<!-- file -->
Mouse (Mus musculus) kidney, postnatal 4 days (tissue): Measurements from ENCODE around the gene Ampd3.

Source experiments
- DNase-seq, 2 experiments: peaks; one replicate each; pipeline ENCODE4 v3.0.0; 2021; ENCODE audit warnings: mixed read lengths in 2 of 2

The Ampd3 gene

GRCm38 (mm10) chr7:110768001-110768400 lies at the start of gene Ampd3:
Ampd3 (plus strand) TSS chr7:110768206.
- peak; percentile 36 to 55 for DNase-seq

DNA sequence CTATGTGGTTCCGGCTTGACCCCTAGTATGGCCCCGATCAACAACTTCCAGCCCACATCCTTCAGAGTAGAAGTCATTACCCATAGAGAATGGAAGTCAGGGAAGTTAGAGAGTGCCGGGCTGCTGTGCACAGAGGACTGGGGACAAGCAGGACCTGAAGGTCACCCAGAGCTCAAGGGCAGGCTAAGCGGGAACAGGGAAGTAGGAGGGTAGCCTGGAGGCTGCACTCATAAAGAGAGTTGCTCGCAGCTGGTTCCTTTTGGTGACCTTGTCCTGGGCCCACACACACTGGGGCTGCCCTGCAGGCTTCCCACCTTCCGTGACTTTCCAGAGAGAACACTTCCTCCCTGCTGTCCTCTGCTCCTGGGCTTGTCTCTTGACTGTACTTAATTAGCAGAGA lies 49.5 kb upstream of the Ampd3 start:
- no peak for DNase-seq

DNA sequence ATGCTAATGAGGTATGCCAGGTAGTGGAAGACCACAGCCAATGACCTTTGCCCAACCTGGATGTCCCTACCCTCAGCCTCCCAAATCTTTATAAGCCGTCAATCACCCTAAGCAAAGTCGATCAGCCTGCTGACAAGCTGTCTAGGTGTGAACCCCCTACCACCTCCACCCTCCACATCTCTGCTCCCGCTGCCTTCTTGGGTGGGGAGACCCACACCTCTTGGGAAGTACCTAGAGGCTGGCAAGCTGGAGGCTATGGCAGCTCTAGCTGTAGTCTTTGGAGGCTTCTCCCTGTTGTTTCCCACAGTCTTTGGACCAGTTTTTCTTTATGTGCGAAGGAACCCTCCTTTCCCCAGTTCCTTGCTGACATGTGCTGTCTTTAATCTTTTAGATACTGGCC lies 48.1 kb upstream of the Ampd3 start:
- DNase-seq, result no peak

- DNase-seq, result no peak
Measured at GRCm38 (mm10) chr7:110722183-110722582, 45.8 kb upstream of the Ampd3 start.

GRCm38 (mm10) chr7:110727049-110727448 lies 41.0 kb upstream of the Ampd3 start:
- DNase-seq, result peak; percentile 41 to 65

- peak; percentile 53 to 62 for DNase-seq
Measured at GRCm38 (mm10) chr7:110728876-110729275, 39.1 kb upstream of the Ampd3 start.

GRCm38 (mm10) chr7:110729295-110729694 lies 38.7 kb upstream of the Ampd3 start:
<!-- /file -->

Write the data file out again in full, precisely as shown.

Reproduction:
Mouse (Mus musculus) kidney, postnatal 4 days (tissue): Measurements from ENCODE around the gene Ampd3.

Source experiments
- DNase-seq, 2 experiments: peaks; one replicate each; pipeline ENCODE4 v3.0.0; 2021; ENCODE audit warnings: mixed read lengths in 2 of 2

The Ampd3 gene

GRCm38 (mm10) chr7:110768001-110768400 lies at the start of gene Ampd3:
Ampd3 (plus strand) TSS chr7:110768206.
- peak; percentile 36 to 55 for DNase-seq

DNA sequence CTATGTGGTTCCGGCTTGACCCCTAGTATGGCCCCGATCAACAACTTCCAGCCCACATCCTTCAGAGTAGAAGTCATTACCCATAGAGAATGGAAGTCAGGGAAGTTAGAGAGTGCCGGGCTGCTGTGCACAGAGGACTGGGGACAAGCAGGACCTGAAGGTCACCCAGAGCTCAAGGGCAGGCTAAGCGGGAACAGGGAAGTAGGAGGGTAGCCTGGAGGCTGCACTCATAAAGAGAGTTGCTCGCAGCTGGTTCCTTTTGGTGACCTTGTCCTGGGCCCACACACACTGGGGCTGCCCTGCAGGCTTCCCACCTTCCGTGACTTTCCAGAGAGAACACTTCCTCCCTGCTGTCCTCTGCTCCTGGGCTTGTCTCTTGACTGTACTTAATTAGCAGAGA lies 49.5 kb upstream of the Ampd3 start:
- no peak for DNase-seq

DNA sequence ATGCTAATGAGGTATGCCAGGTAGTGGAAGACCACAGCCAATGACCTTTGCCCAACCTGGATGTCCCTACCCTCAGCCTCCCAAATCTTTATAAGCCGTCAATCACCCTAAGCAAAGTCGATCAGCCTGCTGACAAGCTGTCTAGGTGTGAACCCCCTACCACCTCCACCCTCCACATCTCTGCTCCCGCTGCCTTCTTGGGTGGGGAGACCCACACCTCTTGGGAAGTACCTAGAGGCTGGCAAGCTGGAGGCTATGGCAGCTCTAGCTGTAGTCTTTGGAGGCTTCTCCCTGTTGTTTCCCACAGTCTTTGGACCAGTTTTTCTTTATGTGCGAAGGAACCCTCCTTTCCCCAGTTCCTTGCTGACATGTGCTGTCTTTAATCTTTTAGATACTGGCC lies 48.1 kb upstream of the Ampd3 start:
- DNase-seq, result no peak

- DNase-seq, result no peak
Measured at GRCm38 (mm10) chr7:110722183-110722582, 45.8 kb upstream of the Ampd3 start.

GRCm38 (mm10) chr7:110727049-110727448 lies 41.0 kb upstream of the Ampd3 start:
- DNase-seq, result peak; percentile 41 to 65

- peak; percentile 53 to 62 for DNase-seq
Measured at GRCm38 (mm10) chr7:110728876-110729275, 39.1 kb upstream of the Ampd3 start.

GRCm38 (mm10) chr7:110729295-110729694 lies 38.7 kb upstream of the Ampd3 start: